Opportunistic bacterial and parasitic infections also occur in cancer that amplify the downward spiral of diminishing nutrient processing capacity of the gut. It is therefore critical to cleanse the digestive and excretory system in cancer patients. Again, if we research the medical practices of the 19th and early 20th centuries, we find that oral sulfur was widely used to "clean out the system". Sulfur is safe to consume and has a wide spectrum of antibacterial and antiparasitic effects. It is also a potent scavenging agent for toxic heavy metals such as mercury, cobalt or silver that have been reported to concentrate in malignant tissue. Another sanitizing agent both for the gut and the urinary system is apple cider vinegar (ACV).

Subtle Energetic Properties of Nutrients

A subtle energetic aspect of nutrients is a concept that is largely missing from modern nutritional sciences. We are all familiar with the different feeling experienced when consuming a freshly picked fruit versus a stale one that has been sitting for weeks on the shelves of a food distribution outlet. With our food, we consume this energy, which enhances its nutritional value. Freshness of food is emphasized in these cultures, as the life energy is gradually lost after harvest. The consumption of raw, fresh foods in Japan has already been correlated with a low incidence of the major forms of cancer.
The fundamental contributions in understanding the emotional aspects of the disease process, particular in cancer, and of subtle energetic processes in the body were made. We are now aware that emotional stress down-regulates the immune system and makes people more prone to cancer.
The unification of a subtle energetic description of disease processes with our current mechanistic, physico-chemical approach is both inevitable and necessary to solving the mysteries of degenerative diseases such as cancer, which claim so many lives today.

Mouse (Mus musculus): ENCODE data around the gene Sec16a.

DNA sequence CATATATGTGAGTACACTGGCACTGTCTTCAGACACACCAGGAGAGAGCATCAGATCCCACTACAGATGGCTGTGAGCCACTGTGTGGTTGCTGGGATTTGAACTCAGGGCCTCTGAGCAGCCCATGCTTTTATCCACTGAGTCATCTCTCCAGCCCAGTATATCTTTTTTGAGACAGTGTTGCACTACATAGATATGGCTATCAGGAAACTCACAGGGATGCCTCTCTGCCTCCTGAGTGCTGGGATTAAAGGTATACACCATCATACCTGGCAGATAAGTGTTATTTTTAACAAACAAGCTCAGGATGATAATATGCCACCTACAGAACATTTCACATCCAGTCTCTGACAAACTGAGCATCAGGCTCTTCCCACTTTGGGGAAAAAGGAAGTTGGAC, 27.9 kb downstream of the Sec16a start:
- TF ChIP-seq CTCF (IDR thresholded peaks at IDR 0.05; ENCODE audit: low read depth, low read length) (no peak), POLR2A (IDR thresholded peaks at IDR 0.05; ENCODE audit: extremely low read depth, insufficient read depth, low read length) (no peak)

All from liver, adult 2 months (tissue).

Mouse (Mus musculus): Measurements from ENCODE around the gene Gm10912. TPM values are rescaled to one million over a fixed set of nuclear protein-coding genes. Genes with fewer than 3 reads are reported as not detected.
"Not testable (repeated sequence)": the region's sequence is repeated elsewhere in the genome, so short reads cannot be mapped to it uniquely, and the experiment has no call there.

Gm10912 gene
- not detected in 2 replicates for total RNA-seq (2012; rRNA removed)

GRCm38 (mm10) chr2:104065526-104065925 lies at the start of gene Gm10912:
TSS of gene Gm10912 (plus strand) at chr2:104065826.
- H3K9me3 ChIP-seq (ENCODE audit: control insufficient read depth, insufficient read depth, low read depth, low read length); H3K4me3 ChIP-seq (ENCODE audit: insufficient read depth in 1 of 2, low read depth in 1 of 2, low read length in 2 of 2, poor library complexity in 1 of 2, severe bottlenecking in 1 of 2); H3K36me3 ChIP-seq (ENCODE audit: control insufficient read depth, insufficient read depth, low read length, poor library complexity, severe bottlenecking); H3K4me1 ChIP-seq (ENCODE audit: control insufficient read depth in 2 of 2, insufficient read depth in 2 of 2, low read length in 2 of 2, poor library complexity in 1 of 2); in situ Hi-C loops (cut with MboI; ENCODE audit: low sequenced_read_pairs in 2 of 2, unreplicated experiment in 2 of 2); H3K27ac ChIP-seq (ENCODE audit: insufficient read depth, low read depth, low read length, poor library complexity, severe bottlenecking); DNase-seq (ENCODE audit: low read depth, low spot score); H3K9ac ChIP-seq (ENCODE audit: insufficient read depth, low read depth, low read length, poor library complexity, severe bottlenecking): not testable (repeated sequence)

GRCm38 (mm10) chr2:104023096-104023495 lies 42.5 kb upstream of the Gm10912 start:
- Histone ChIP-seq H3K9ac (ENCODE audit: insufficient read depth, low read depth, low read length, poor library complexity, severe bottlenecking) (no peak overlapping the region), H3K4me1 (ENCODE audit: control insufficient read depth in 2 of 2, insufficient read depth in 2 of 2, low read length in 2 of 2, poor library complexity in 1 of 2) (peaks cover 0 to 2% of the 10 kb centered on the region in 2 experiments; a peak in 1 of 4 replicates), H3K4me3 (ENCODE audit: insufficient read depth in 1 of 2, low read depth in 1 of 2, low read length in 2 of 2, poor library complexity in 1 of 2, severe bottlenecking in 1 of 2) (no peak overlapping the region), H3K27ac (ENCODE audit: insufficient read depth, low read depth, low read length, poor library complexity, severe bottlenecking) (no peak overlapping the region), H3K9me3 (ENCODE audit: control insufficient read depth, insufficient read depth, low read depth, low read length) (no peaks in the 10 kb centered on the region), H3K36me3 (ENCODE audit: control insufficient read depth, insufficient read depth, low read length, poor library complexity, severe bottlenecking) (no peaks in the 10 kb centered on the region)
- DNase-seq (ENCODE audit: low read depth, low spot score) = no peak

Overcoming Tumor Adaptation

Acquired drug resistance is a common problem with metastatic cancers, contributing to the deaths. A tumor may respond initially to therapy but recur later with acquired drug resistance, or exhibit an intrinsic resistance from the outset. Quinine has been found to reverse multidrug-resistance (MDR) in a variety of tumor cell lines and has been safely used in combination with chemotherapy with leukemias, myelomas and lymphomas. Very little information is available on direct cytotoxic effects of quinine.
Quinine has a history in medicine besides its use as an anti-malarial. Quinine was used to treat inflammations and fevers and was prescribed as a body tonic to strengthen the system.
Therefore, the use of quinine in cancer may be warranted for both its anti-inflammatory properties as well as its inhibitory effect on tumor adaptation to therapies.

This review presents the case that multiple, concurrent nutritional deficiencies may play a fundamental role in tumorigenesis and suggests that the disease process could be reversed by re-supplying the required nutrients in adequate amounts. In addition, a new approach to cancer is advocated that would unify our traditional mechanistic, physico-chemical methodologies with subtle energy-based concepts, under the umbrella of contemporary rigorous scientific testing methods.

Source: Peter Grandics; Cancer: a single disease with a multitude of manifestations?; Journal of Carcinogenesis 2003, 2:9-18.